David Eves: Half of what we set out to prove or study at SmartGridCitywas upstreaming the meter, and who’s on our distribution system. And we know that, out of the thirty or forty things that we look at on the grid, that it’s going to make sense to do things in the future on the rest of our grid, and probably for other utilities that a lot may have predicted failure of equipment, and all those kind of things. So, that part, I think we’re at the point of commercializing that and start to roll it out into the rest of our territory. In-home and with customer information, that’s more challenging. We’re having trouble finding the in-home devices. It’s not something that we personally developed. We need to partner with other companies that could bring that technology. And we can change our pricing to reflect hourly cost changes or time of day cost differences. But there are ways to go to get into a point where it’s customer friendly and easy to use like most of the apps I use in my phone.
Justin Segall : You focused on the benefits that SmartGridCity has had in terms of the T&D and on the generation side. I think that maybe that has not been captured or as well understood by the general public because it’s something that’s harder to understand. How would you characterize that benefit? What would you say is the biggest win that has come out of SmartGridCity from the T&D side?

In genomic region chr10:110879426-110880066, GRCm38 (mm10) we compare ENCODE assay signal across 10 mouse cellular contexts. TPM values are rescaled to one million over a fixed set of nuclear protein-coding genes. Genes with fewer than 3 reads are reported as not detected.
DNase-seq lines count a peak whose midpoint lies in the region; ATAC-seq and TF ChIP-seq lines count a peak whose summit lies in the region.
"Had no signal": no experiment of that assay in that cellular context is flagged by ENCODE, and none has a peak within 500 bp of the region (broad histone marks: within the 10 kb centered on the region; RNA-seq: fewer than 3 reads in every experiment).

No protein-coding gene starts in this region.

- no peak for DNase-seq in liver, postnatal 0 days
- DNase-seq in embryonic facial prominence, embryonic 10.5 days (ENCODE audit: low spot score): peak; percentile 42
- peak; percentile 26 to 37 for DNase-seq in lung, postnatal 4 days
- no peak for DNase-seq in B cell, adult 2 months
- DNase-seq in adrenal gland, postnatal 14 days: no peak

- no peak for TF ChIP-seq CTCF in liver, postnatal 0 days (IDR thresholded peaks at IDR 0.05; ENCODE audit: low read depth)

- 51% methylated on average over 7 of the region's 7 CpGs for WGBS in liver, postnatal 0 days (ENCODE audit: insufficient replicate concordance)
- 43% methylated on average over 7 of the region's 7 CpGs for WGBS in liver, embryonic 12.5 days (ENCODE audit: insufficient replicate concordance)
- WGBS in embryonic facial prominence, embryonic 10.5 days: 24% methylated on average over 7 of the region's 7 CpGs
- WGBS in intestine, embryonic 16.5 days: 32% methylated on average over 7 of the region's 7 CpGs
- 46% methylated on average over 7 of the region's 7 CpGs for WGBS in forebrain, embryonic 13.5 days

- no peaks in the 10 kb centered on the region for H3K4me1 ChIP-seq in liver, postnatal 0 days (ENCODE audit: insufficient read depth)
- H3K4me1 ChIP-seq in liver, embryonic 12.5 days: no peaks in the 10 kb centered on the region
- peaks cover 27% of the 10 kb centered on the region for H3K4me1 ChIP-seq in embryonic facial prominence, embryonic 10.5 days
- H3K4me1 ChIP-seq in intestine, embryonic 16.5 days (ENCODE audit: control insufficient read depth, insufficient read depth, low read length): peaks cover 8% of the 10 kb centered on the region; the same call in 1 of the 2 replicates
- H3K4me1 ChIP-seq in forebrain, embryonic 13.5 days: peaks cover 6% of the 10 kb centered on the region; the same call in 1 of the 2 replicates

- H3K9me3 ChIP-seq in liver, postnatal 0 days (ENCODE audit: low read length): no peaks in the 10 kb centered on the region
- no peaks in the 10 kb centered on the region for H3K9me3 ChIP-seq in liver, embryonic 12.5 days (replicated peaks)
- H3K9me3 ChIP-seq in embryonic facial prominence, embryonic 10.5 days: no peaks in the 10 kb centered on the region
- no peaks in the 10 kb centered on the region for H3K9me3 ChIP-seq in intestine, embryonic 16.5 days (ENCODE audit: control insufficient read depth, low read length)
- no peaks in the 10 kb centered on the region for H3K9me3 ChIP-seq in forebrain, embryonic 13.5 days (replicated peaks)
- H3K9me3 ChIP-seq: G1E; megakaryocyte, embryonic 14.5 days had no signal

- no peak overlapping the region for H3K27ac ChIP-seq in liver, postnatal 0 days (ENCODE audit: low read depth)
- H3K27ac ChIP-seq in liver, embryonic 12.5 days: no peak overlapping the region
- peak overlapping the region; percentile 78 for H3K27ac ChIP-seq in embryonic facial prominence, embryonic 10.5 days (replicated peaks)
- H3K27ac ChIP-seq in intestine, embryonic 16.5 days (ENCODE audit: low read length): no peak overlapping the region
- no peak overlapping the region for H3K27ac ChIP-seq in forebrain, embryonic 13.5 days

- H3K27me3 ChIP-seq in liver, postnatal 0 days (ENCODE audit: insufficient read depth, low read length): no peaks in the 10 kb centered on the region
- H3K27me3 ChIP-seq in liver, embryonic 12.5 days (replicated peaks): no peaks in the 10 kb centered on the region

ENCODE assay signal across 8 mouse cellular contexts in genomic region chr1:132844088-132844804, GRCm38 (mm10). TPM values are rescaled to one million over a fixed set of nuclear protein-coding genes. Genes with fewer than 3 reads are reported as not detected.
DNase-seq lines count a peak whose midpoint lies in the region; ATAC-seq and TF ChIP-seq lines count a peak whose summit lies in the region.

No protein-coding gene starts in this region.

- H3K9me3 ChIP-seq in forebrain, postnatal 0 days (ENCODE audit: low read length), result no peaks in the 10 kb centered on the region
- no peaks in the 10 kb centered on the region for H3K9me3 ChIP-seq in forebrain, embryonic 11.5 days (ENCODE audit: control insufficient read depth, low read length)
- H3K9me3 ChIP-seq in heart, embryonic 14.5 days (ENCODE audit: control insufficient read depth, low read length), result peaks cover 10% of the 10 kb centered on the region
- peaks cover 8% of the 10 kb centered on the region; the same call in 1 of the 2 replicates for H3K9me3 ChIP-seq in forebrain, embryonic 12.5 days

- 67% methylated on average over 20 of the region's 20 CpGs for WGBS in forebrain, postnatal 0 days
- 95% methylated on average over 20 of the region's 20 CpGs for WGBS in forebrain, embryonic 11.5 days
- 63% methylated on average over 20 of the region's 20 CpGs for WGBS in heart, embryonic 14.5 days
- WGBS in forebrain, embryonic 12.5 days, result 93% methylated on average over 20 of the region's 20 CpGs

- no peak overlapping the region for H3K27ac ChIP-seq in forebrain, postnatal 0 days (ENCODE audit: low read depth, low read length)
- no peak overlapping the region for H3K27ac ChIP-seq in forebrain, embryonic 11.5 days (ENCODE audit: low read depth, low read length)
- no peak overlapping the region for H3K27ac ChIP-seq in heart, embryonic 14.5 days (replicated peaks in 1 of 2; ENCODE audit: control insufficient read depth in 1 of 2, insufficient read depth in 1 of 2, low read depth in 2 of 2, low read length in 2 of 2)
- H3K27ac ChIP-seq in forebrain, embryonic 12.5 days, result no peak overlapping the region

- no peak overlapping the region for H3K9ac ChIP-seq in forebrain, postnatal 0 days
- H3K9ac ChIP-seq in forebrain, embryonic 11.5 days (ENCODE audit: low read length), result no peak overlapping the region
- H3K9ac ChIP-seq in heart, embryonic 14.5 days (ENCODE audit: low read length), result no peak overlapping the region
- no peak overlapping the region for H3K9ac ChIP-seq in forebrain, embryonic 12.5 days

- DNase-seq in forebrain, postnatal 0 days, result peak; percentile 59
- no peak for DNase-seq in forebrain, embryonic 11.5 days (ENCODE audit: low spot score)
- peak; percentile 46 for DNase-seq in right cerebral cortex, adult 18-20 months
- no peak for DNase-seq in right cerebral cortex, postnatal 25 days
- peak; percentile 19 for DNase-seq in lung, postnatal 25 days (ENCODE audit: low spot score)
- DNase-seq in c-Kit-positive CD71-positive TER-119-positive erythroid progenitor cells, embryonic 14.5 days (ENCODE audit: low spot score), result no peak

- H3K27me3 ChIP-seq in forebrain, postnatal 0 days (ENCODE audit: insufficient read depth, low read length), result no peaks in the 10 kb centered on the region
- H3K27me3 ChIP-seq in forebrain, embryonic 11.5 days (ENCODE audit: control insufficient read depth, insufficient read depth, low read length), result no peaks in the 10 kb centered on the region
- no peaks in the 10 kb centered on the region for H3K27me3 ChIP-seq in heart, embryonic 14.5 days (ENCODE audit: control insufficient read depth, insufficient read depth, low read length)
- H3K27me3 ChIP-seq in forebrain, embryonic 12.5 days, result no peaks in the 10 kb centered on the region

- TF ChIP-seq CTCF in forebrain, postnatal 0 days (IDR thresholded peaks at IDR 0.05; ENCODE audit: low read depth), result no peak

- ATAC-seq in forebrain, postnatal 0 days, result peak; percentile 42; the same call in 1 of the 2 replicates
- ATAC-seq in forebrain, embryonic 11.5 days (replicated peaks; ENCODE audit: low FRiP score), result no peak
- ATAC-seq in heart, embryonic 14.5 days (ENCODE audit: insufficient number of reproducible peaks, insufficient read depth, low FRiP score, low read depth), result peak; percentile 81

David Eves: A lot of different applications or value propositions we looked at, it all kind of rolled into a reliability bucket: If we can predict when a transformer is going to overload; If we can automatically switch once we know customers are out, we can restore service to most, sometimes all those customers; Before rolling the truck, we could have a field personnel that could show up to do the switching. Those kinds of things are great benefits. Our average customer experiences a little over an hour of outage a year, somewhere around 70 minutes per year on average. Most of that comes from the operations of our distribution lines. If we can cut that by 20% or 30% or 40%, that’s a big improvement in the overall reliability downtime for customers or the number of outages they experience. So that’s probably one that’s real beneficial. The second major benefit back on the grid would be managing voltage instead of measuring at one point, controlling voltage on a feeder. If we can measure the multiple points and control it in a more sophisticated way the way we do in Boulder now, we’ll actually be able to reduce the losses on our system. And maybe if we can reduce the energy use of our customers, we can give them too much voltage.